In 1990 Chevy dug in and gave the C4 a sizable redo. New styling with smoother lines and softer edges came along with an all new but less likable interior with air bags and a plasticy feel. Then in 1992 the L98 was replaced with the second-generation small-block called the LT1. Unlike the LS engine family that came later, the LT1 wasn't loved much for its odd Optispark ignition system and other quickly dated technologies.
For the Porsche folks in the room, think of the later C4s as the 996s of the bunch. They're fast and fun, but their overall appeal falls short of what came before or after.
The standard C4 sweet spot is 1985-1989. Stay away from 1990 and later models. To maximize the vehicles' retro charm and increase the investment potential, stick with the early cars. Convertibles joined the lineup in 1986 and of course bring a premium. But these cars are not just cheap, they're dirt cheap. Prices range from essentially free for a beater to around $10,000 for a never driven, still new, low mileage example with the original air in its Gatorbacks.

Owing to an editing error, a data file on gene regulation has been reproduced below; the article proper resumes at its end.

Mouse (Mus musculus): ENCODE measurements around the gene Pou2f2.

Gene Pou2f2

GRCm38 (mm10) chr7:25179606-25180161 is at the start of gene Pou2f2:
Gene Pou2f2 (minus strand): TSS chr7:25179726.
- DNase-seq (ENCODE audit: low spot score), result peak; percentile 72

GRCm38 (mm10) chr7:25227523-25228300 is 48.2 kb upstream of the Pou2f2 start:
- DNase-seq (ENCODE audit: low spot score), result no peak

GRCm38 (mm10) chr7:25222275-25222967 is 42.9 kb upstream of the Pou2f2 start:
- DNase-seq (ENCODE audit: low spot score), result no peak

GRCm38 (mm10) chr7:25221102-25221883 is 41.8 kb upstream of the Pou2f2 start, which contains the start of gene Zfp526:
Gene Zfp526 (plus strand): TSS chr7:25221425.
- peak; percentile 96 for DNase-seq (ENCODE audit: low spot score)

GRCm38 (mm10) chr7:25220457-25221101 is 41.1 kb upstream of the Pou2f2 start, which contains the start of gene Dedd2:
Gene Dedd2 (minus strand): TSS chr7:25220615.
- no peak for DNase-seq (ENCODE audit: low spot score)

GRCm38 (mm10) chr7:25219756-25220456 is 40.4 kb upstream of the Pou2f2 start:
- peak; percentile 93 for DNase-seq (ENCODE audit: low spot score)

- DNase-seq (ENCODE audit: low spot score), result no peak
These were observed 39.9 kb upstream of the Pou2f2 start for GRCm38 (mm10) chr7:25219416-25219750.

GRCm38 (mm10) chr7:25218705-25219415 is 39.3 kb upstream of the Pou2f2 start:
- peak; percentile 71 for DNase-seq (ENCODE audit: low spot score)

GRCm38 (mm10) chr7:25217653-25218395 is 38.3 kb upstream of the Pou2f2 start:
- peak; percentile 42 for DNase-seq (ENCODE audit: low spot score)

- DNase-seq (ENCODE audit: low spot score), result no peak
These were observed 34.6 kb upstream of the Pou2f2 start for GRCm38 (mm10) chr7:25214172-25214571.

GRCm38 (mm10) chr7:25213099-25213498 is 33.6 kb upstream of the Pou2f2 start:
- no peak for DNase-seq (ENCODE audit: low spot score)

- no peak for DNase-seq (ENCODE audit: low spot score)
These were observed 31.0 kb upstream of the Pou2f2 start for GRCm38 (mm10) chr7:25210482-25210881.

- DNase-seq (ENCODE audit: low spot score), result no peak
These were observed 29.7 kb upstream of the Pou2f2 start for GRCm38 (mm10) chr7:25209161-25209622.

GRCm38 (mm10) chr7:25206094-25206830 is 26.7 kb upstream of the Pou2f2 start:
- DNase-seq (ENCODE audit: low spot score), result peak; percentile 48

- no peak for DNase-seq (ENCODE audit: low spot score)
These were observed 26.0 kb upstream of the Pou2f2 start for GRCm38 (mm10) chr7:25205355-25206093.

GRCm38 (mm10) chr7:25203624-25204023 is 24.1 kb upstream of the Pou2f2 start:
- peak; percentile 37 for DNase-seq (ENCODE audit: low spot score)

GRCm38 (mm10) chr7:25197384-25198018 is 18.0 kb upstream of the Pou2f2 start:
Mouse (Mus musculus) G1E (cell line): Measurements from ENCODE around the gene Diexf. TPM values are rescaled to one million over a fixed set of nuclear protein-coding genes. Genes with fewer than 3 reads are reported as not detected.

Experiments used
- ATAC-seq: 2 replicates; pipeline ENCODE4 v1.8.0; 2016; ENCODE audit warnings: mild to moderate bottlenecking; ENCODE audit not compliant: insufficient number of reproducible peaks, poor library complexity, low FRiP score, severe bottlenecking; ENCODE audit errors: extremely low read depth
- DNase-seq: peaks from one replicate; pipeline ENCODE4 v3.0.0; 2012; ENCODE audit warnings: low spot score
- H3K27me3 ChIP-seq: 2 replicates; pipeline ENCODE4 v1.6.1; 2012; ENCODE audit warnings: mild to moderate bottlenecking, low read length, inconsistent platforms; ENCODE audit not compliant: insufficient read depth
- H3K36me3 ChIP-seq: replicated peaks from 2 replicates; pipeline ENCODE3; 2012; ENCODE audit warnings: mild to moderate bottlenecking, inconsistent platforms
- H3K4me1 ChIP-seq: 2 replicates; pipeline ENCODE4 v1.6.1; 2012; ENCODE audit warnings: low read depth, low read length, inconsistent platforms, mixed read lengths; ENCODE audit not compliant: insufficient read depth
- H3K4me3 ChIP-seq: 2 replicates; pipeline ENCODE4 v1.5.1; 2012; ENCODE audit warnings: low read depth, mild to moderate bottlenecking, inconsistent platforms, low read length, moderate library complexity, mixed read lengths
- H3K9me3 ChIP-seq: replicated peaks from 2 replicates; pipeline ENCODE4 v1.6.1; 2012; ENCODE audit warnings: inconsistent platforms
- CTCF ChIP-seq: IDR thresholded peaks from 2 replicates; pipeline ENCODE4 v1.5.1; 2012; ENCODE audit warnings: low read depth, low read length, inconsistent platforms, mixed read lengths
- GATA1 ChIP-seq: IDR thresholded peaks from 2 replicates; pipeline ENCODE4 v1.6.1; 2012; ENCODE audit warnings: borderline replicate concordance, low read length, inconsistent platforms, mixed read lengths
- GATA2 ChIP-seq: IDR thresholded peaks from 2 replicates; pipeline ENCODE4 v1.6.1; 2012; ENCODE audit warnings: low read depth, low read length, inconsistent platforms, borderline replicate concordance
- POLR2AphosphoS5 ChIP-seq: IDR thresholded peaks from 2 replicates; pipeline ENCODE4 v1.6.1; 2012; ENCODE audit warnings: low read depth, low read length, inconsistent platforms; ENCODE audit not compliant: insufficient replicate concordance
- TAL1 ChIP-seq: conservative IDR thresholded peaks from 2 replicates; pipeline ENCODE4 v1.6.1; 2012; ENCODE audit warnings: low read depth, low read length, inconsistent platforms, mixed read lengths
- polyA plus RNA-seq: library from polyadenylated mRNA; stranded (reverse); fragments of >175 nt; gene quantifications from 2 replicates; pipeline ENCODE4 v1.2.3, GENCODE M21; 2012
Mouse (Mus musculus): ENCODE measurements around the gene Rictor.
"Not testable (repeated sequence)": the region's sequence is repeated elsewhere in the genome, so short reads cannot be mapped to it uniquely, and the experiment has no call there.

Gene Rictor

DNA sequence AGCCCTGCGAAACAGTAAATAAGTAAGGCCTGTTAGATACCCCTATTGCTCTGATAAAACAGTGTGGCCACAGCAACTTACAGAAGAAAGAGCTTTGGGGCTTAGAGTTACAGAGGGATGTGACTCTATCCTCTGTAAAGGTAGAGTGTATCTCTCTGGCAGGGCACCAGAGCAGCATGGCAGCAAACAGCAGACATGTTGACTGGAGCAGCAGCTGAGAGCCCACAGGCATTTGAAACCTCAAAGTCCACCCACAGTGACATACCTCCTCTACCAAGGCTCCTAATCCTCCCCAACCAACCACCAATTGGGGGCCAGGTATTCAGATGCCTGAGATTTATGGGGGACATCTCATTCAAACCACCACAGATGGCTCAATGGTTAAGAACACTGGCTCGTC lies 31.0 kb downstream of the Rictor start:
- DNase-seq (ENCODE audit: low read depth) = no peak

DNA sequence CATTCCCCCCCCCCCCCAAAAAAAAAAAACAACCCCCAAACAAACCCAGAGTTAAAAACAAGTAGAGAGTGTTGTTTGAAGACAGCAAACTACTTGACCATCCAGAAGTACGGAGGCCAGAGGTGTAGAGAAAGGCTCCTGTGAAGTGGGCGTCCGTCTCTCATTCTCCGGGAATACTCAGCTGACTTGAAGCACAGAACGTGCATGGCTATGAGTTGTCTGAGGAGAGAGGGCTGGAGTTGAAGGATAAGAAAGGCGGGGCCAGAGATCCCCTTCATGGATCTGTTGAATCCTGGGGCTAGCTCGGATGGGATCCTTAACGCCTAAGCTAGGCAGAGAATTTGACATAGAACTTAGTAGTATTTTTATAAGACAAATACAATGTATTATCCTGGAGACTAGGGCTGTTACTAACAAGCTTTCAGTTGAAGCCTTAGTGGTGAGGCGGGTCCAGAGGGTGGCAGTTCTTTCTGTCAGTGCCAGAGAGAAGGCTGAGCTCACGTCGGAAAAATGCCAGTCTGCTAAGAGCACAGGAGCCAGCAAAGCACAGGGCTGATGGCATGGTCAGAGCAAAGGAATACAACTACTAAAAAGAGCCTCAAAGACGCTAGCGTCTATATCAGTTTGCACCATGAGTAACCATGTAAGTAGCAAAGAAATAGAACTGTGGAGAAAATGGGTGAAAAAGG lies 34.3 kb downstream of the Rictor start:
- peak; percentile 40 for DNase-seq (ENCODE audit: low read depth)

Buy the best one you can afford. It's real speed for a four digit price. And its appeal and retro cool will increase with every passing day. Take another look at one. These are beautiful cars. And prices are sure to rise as Gen Xers decide to buy what they wanted when they were 15.
Somehow for our friend Dan Neil, that's a Saab 900 convertible. Really, guy?